The course of the Valley Forge Revolutionary 5-Mile Run® is not only accessible on race days. In fact, you can enjoy the loop through the historic acreage of Valley Forge National Historical Park year-round! Take advantage of the up-close-and-personal views of the statuary, exhibits and memorials, which are much more engaging when viewed on foot, rather from the distance of a passing car. The trail follows the Joseph Plumb Martin Trail. Maps are available online and in the Visitor Center.
Steps in Time
Muhlenberg Brigade: This section of the park included the outer line of defense against the British housed in Philadelphia. Peter Muhlenberg and his 8th Virginia Regiment were housed here, in huts much like those that have been historically re-created for visitors. The stack of logs near the Rev Run starting line will soon become four new huts in the brigade.
Redoubts and Redans: Take note of several of the hilly mounds to the left and right. These are redoubts, a trench-like manner of fortified defense. The v-shaped earthwork are redans, a projected form of fortification.
End of mile 1
National Memorial Arch: The United States National Memorial Arch is probably the park's most recognizable symbol. Standing 60 feet high, the arch has towered above Valley Forge since its dedication in 1917. The inscription reads:"Naked and starving as they are We cannot enough admire The incomparable Patience and Fidelity of the Soldiery"
Pennsylvania Columns Mile: These Pennsylvania Columns were erected in 1912 and feature two bronze plaques containing the bas-relief busts of Colonial military officers. Atop each column is a bronze eagle with outspread wings, standing on a granite ball.
"Mad" Anthony Wayne Statue: Memorialized forever on horseback, General Anthony Wayne saw action in some of the most strategic battles of the Revolution, including Brandywine, Germantown and Monmouth. During his presidency, Washington appointed Wayne Commander-in-Chief of the U.S. Army.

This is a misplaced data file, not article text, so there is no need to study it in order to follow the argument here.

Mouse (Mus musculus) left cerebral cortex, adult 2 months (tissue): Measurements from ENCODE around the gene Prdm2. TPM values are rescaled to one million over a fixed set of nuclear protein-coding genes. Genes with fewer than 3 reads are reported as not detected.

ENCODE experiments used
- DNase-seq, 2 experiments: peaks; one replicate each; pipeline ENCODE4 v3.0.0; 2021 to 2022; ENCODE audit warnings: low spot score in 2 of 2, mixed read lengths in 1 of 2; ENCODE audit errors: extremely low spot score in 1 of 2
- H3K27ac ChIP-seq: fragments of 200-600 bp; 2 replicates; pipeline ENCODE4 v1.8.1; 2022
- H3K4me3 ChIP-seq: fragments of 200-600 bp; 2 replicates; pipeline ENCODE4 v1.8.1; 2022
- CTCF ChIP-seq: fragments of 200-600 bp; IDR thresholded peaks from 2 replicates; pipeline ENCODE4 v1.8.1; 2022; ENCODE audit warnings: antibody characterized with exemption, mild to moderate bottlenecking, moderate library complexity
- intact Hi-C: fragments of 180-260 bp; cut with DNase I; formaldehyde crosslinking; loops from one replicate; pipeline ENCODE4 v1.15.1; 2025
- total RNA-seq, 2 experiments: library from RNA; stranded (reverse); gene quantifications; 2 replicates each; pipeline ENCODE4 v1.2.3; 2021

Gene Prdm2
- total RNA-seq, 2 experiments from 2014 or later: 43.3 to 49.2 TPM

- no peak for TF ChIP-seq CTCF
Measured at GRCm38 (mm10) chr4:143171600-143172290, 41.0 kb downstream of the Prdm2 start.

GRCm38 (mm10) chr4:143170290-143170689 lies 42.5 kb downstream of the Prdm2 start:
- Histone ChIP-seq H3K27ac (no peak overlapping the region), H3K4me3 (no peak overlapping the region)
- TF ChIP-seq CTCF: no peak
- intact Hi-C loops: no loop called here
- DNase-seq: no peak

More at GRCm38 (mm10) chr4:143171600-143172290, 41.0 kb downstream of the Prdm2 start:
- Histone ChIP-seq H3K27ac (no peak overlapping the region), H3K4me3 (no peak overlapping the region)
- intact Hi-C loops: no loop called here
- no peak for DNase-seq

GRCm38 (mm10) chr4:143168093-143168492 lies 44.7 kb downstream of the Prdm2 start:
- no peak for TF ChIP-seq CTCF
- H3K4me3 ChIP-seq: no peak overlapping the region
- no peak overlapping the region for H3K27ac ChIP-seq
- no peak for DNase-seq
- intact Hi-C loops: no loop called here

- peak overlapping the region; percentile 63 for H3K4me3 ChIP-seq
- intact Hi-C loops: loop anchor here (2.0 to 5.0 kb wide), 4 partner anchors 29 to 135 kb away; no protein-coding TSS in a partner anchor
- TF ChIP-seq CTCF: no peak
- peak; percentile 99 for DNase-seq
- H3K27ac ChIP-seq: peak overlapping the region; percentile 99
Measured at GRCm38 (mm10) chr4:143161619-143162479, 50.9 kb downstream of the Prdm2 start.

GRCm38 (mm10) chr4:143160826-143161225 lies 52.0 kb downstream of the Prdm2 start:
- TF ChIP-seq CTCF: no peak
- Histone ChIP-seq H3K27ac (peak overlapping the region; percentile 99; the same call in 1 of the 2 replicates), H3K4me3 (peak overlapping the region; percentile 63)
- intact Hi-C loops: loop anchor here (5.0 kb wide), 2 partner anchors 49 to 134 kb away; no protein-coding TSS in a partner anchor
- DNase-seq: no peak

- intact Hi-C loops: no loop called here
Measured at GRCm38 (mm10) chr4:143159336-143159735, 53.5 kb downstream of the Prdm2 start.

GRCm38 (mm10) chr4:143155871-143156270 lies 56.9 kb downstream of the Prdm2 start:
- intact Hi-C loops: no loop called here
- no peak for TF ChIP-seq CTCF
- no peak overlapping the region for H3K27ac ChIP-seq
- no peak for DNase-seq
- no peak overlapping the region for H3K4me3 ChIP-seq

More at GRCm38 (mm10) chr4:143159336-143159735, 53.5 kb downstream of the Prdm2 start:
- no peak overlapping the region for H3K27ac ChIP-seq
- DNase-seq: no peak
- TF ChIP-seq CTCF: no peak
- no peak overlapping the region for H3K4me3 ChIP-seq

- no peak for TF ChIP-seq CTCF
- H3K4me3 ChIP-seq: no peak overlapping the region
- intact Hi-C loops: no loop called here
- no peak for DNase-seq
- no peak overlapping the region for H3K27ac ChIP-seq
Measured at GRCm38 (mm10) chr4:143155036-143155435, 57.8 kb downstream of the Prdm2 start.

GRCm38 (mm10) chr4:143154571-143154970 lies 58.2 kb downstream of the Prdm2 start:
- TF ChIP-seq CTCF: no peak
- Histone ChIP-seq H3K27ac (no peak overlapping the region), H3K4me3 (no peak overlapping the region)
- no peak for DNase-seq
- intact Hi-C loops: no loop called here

Site of the Marquee: "Marquee" (or "marquise") is a Britishism for a large tent with open sides. This marker notes the spot where Washington's original canvas quarters were located for a few days in December 1777, before he relocated the Isaac Potts House, a onetime grist mill.
Trace road: The road on which the Continental Army marched out of Valley Forge in June 1778. Their destination? New Jersey and further engagement of the British troops.
Von Steuben Statue: The transformation of the Continental Army into a unified force was an initiative of General Washington, but carrying out the plan was General Friedrich Wilhelm Augustus von Steuben of Prussia (now Germany). His training regimen became the basis for Regulations for the Order and Discipline of the Troops of the United States, which served the United States Army through the War of 1812.
Varnum's Quarters: General James Varnum arrived in Valley Forge with a brigade of troops from Connecticut and Rhode Island, his home state. During his stay, Varnum took up quarters in a stone farmhouse owned by David Stephens.
The Grand Parade: Much of the training done by General von Steuben took place in this wide, open area, from marching to defensive/offensive formations to firing sequences.
Washington Memorial Chapel: The Chapel was erected as a tribute to George Washington and the entire Continental Army, but it is also is home to an active and welcoming Episcopal congregation.
Patriots of African Descent Monument: This marker, erected in 1993, commemorates the estimated 9,000 soldiers of African Descent who served during the Revolution, including the encampment at Valley Forge.
Location of new Sullivan Bridge: This project will connect Valley Forge to the Schuylkill River trail heading westward, with a linkage to the Perkiomen Trail and the northwest part of Montgomery County. Completion of the bridge is estimated for 2016.
Visitor Center: On the right is the park's Visitor Center, a source of information on not only the site's ties to the Revolutionary War, but also on tourism possibilities throughout Montgomery County.